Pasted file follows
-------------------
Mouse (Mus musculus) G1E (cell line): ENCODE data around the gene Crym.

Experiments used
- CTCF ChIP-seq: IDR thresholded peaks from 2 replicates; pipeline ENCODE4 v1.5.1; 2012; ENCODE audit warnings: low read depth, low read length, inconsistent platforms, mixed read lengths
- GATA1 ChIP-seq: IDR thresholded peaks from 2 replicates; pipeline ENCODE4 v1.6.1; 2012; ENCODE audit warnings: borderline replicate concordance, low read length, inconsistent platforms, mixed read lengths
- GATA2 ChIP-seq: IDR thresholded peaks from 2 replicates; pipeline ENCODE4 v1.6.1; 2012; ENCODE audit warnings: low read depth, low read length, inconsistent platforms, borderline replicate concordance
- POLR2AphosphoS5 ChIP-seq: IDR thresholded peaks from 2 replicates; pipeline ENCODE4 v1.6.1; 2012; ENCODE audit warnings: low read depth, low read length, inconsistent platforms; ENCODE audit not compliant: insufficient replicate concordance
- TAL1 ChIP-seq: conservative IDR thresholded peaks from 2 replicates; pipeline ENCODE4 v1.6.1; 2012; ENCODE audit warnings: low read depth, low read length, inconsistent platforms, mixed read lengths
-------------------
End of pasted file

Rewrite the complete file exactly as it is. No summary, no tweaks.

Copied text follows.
Mouse (Mus musculus) G1E (cell line): ENCODE data around the gene Crym.

Experiments used
- CTCF ChIP-seq: IDR thresholded peaks from 2 replicates; pipeline ENCODE4 v1.5.1; 2012; ENCODE audit warnings: low read depth, low read length, inconsistent platforms, mixed read lengths
- GATA1 ChIP-seq: IDR thresholded peaks from 2 replicates; pipeline ENCODE4 v1.6.1; 2012; ENCODE audit warnings: borderline replicate concordance, low read length, inconsistent platforms, mixed read lengths
- GATA2 ChIP-seq: IDR thresholded peaks from 2 replicates; pipeline ENCODE4 v1.6.1; 2012; ENCODE audit warnings: low read depth, low read length, inconsistent platforms, borderline replicate concordance
- POLR2AphosphoS5 ChIP-seq: IDR thresholded peaks from 2 replicates; pipeline ENCODE4 v1.6.1; 2012; ENCODE audit warnings: low read depth, low read length, inconsistent platforms; ENCODE audit not compliant: insufficient replicate concordance
- TAL1 ChIP-seq: conservative IDR thresholded peaks from 2 replicates; pipeline ENCODE4 v1.6.1; 2012; ENCODE audit warnings: low read depth, low read length, inconsistent platforms, mixed read lengths